Example: You hope to accomplish something like this where you create an initial list (this one is empty) and you append multiple elements to it:
# WRONG CODE: >>> .append(i) for i in range(5) [0, 1, 2, 3, 4]
However, this statement doesn’t work! Is there a one-line for loop to append elements to a given list?
Let’s dive into several methods to accomplish this! Here’s a quick overview:
Exercise: Can you modify the code to append elements in a tuple to the given list in a single line of code?
Let’s dive into the three methods in more detail!
Method 1: Use List Comprehension
If you don’t need to add elements to a given list but you’re fine to create a new list, list comprehension is your best shot!
# Method 1 lst = [i for i in range(5)] print(lst) # [0, 1, 2, 3, 4]
This one-liner accomplishes the desired result—but it does create a new list. Let’s quickly recap how list comprehension works in this video:
List comprehension is a compact way of creating lists. The simple formula is
[expression + context].
- Expression: What to do with each list element?
- Context: What elements to select? The context consists of an arbitrary number of
[x for x in range(3)] creates the list
[0, 1, 2].
But is there another way if you have a list and you just want to append elements to this list?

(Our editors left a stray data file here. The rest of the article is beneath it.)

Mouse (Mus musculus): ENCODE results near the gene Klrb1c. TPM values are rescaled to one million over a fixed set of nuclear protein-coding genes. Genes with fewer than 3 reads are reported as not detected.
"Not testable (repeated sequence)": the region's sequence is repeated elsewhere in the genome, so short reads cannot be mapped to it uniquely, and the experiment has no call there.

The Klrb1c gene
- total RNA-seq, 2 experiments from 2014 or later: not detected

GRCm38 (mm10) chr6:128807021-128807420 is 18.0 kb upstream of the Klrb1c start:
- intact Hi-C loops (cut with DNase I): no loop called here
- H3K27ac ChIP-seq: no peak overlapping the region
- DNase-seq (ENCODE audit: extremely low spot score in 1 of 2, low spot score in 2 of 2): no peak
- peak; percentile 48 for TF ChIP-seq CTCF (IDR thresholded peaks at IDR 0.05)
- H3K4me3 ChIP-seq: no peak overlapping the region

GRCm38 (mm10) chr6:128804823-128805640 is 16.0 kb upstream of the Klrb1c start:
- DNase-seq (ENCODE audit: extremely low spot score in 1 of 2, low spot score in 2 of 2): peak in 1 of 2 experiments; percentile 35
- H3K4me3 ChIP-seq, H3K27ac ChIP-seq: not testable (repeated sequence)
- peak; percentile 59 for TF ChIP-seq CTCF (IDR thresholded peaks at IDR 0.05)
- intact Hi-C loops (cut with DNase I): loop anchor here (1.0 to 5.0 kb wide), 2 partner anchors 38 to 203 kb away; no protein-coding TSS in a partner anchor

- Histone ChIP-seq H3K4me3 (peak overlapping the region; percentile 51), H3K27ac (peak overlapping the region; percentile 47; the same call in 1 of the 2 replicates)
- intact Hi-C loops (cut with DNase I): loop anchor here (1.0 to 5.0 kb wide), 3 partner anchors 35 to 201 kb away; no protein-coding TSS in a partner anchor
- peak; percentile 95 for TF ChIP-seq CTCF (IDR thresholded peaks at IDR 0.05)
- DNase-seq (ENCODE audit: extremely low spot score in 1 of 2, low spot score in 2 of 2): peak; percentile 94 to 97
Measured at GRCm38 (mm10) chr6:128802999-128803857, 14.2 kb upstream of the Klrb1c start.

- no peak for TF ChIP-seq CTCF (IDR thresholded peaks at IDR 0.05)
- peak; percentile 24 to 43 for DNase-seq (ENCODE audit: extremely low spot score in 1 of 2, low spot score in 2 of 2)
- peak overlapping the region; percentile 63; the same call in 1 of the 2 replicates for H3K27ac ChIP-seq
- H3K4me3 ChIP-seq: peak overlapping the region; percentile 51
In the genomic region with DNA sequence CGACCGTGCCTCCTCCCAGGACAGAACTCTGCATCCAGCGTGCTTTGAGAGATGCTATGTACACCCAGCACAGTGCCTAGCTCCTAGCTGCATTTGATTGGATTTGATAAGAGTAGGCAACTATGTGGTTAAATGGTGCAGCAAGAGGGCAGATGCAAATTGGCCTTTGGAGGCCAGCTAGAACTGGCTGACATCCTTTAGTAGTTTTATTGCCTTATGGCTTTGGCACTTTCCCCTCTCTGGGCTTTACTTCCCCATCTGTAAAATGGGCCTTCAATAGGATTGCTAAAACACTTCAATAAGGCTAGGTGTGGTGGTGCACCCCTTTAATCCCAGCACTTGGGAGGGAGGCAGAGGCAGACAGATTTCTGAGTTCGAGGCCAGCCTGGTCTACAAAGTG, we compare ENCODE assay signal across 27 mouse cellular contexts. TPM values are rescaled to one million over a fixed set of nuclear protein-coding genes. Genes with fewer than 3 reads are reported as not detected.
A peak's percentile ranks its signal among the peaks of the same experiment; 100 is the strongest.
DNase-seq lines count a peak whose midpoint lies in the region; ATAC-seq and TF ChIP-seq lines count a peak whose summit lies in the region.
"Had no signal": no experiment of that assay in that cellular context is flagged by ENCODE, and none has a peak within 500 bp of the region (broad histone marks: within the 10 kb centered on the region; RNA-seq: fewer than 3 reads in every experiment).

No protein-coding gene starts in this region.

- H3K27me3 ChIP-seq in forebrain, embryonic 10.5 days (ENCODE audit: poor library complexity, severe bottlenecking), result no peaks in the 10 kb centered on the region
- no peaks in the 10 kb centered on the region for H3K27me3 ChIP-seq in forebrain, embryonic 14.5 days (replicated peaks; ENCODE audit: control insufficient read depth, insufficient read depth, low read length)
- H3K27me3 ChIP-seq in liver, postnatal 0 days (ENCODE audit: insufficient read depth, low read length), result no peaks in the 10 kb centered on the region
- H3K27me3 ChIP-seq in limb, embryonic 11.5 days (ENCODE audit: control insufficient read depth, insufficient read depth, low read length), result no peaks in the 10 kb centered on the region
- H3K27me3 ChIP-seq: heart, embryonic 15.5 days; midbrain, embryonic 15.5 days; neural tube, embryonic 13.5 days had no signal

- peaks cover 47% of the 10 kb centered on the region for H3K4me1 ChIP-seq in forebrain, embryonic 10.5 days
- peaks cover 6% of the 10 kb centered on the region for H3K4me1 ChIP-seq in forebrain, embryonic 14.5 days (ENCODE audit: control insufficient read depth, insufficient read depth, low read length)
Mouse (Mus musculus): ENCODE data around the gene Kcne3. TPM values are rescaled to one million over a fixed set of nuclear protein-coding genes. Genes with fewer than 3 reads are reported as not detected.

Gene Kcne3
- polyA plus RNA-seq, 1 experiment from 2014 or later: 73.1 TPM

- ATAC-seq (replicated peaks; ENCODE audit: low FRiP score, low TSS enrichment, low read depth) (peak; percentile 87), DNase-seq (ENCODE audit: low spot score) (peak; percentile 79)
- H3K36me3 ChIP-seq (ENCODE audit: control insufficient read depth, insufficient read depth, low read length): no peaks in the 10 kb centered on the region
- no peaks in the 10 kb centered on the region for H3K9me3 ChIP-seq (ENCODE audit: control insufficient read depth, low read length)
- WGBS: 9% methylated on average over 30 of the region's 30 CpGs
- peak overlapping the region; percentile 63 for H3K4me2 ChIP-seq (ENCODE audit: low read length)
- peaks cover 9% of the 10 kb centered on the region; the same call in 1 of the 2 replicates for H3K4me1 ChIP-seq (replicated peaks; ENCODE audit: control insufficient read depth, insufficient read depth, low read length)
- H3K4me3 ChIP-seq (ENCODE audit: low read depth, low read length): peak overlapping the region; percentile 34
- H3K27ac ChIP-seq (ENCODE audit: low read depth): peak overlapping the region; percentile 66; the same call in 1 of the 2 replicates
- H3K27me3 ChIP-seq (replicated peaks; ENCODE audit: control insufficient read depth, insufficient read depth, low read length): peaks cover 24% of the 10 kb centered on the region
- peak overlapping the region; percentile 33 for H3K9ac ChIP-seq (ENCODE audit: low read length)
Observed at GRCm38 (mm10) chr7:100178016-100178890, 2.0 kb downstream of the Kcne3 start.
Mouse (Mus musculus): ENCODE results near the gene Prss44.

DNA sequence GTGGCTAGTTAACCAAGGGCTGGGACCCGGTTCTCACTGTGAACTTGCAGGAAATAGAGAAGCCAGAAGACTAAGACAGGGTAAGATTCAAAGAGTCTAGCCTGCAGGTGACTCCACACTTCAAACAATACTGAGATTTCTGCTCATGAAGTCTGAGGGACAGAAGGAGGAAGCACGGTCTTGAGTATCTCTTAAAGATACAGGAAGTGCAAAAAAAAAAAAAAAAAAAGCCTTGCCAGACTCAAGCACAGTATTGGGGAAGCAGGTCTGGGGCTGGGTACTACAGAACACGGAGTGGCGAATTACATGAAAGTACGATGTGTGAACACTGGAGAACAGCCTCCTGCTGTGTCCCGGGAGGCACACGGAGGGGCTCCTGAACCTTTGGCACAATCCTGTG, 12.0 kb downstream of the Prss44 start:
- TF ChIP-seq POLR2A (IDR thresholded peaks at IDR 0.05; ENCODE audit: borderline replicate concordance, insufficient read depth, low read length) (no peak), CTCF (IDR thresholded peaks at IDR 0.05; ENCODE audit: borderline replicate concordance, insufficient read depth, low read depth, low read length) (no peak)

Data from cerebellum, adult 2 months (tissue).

Method 2: Single-Line For Loop with append()
Sure! You can write blocks in a single line—if the block body itself is not nested!
# Method 2 friends = ['Ann', 'Alice'] new_friends = ['Bob', 'Liz'] # One-Liner: for f in new_friends: friends.append(f) # Results print(friends) # ['Ann', 'Alice', 'Bob', 'Liz']
You use the
list.append() method repeatedly for each element in the iterable
new_friends that contains the elements to be appended to the original list
friends. The fact that the for loop is compressed in a single line doesn’t make this one-liner ambiguous so Python is okay with it.
Method 3: extend()
However, a much better option to append all elements in a given iterable to a given list is to use the
# Method 3 friends = ['Ann', 'Alice'] new_friends = ['Bob', 'Liz'] # One-Liner: friends.extend(new_friends) # Results print(friends) # ['Ann', 'Alice', 'Bob', 'Liz']
The one-liner is much shorter and even faster. You can find a detailed speed comparison here.
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